Researchers have shown that it is possible to spoof and get through the Windows Hello facial recognition system used for passwordless logins on personal computers.
Windows Hello uses infrared and red-green-blue (RGB) cameras to scan users' faces and match the data obtained against a password hash for authentication.
By using a single captured infrared frame and a cloned USB device, resarchers at security vendor CyberArk were then able to spoof a user's visage and gain access to a PC running Windows Hello for Business for logins.
CyberArk believes it is possible to create the infrared frames through regular colour images as well, through automated filters and machine learning algorithms.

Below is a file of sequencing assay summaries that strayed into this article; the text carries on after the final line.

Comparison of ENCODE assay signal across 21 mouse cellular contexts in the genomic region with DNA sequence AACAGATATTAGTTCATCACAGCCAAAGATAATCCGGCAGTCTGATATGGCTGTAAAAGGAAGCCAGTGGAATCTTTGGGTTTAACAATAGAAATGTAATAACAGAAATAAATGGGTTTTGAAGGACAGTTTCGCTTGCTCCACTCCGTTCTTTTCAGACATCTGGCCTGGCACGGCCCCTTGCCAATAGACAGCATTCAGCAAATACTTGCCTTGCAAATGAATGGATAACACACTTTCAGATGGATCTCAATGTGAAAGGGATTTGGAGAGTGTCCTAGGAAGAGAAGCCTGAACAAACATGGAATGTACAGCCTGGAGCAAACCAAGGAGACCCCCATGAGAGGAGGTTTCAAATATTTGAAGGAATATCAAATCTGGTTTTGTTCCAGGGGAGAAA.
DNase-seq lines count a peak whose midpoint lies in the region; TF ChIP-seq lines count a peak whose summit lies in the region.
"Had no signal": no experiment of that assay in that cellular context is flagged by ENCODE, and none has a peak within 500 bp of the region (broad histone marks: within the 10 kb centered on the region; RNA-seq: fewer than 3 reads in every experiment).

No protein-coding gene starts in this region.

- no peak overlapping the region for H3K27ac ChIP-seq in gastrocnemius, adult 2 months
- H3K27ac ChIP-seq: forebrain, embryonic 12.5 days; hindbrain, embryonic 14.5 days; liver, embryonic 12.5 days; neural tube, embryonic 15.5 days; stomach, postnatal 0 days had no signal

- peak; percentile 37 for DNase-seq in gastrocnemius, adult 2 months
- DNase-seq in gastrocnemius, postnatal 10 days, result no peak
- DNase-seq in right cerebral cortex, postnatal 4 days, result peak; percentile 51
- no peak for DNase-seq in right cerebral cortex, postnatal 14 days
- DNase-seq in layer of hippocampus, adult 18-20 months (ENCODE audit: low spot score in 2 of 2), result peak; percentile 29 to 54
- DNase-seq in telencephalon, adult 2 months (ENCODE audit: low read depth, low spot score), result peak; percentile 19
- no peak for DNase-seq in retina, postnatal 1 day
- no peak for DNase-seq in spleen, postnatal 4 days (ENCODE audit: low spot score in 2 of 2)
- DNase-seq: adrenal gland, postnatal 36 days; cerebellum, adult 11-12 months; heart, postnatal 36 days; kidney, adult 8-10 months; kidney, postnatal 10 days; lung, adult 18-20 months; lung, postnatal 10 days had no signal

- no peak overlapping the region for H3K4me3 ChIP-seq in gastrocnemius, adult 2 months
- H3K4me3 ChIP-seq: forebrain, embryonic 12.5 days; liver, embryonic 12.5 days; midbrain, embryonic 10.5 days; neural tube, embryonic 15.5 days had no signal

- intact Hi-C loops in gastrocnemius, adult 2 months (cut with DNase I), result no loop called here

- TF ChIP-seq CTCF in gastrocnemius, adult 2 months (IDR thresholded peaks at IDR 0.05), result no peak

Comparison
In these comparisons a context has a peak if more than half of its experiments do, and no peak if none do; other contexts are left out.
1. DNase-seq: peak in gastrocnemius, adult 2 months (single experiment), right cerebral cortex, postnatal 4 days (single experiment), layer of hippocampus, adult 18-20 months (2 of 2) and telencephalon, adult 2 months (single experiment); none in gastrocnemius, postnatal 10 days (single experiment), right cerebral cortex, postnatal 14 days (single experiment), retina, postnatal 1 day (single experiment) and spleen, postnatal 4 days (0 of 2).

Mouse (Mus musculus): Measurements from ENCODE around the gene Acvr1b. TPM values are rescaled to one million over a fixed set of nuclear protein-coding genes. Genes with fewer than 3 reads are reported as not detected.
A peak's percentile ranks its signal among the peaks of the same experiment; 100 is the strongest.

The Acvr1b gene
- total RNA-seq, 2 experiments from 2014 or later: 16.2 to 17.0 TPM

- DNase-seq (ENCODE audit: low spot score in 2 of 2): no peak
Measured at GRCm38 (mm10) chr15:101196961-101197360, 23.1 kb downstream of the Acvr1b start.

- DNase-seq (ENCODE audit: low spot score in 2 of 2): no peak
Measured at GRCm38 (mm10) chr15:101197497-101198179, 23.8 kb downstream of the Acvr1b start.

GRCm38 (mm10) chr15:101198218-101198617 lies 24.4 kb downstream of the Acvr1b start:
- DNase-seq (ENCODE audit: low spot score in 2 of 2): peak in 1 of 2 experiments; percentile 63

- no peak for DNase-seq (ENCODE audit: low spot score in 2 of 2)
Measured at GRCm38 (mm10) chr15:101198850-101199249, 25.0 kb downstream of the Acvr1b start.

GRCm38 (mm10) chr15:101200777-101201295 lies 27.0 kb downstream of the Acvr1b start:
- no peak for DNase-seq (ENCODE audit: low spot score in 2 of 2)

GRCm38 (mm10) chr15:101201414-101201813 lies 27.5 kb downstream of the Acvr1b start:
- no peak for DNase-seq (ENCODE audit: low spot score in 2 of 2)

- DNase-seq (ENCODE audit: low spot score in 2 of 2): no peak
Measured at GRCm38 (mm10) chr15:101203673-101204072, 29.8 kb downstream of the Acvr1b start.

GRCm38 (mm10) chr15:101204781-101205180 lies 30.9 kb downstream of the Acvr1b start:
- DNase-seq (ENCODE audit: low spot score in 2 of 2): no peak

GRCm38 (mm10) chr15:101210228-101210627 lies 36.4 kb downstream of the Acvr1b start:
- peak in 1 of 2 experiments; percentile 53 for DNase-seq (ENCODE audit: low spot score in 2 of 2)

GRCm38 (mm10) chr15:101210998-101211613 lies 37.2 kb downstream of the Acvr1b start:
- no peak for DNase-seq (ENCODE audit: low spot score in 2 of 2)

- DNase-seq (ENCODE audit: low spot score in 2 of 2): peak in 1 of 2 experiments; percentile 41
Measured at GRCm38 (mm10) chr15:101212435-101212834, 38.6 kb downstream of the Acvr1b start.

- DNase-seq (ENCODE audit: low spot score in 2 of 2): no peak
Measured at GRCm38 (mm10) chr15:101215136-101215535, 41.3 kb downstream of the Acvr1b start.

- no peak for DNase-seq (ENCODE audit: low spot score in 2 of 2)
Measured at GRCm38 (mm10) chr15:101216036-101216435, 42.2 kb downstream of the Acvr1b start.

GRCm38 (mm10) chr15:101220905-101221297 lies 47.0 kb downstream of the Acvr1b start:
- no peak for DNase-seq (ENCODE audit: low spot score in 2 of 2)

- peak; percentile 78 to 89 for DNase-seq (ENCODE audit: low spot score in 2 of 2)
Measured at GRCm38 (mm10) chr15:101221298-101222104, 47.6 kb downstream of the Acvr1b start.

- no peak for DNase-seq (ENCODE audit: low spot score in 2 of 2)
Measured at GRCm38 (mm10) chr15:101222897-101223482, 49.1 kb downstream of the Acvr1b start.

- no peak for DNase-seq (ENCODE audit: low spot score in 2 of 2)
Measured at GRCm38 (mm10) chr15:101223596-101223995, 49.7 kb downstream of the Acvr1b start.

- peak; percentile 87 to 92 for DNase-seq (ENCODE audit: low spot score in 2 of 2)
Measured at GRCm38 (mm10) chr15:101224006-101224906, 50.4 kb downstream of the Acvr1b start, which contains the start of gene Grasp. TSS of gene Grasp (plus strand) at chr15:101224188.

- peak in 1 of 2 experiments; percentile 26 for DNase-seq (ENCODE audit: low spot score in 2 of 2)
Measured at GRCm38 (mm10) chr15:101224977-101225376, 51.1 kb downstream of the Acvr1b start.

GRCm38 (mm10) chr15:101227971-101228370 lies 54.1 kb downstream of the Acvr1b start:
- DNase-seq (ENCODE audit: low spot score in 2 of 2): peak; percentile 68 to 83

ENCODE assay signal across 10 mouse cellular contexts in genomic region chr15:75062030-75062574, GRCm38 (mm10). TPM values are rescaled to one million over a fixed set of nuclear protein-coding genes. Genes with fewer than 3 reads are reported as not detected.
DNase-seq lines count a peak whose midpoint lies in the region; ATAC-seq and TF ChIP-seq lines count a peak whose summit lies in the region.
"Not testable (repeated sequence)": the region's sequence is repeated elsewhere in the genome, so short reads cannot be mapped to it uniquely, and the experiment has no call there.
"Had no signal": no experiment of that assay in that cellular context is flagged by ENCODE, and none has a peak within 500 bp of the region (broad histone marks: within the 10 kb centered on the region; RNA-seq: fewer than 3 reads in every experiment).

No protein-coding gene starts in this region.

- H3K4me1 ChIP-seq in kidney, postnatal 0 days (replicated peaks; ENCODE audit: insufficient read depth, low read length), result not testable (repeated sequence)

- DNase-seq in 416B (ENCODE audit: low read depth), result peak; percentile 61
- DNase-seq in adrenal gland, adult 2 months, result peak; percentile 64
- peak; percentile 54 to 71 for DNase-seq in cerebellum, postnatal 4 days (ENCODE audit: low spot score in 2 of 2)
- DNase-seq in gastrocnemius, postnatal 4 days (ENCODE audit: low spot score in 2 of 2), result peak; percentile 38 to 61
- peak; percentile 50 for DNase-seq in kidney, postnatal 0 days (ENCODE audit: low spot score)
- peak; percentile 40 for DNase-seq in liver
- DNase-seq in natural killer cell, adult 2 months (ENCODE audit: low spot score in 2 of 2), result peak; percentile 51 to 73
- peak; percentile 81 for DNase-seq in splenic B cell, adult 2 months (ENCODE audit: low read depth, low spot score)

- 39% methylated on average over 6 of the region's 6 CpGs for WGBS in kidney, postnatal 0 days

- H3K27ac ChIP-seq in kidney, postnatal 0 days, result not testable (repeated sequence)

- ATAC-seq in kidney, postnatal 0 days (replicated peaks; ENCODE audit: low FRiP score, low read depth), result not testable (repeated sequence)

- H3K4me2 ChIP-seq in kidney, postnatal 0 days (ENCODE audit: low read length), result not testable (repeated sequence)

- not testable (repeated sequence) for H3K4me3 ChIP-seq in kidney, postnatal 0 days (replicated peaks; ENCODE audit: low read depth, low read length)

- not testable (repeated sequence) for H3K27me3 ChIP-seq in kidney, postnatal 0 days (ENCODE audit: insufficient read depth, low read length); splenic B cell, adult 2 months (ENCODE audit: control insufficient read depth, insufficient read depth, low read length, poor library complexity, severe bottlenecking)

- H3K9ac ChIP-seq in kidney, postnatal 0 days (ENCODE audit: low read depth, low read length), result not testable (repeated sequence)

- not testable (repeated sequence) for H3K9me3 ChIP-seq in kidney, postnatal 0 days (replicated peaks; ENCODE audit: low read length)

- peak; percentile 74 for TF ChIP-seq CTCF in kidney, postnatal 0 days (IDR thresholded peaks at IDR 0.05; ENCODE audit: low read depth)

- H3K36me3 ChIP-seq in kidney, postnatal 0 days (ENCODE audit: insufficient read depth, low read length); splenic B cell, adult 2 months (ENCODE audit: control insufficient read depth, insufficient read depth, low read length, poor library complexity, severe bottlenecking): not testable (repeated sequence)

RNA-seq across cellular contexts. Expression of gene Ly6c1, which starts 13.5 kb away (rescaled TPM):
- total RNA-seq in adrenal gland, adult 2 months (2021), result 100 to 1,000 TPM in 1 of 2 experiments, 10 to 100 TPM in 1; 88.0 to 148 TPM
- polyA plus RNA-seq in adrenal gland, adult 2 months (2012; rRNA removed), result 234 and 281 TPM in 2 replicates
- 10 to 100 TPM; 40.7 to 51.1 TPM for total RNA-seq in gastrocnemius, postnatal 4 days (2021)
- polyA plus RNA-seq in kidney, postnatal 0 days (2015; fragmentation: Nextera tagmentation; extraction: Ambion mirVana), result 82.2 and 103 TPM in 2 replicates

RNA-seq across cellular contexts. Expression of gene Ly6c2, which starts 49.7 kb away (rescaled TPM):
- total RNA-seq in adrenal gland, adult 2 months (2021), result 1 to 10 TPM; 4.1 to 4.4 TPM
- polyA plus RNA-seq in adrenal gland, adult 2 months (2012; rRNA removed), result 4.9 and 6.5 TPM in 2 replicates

"Our research yielded an interesting attack vector: capture a victim’s image, save the captured frames, impersonate a USB camera device, and eventually send those frames to the system for verification," the researchers said.
"At the heart of this vulnerability lies the fact that Windows Hello allows external data sources, which can be manipulated, as a root of trust," the researchers said in their analysis of the flaw.
Microsoft issued a patch for the flaw today, applicable to supported versions of Windows 10 32-bit and 64-bit, and for ARM64-based systems.
To mitigate against attacks that could bypass biometric user authentication, Microsoft suggests to use Enhanced Sign-In Security.
CyberArk researchers say Enhanced Sign-In Security does mitigate against attacks, but it requires specialised cameras, firmware and hardware drivers to work.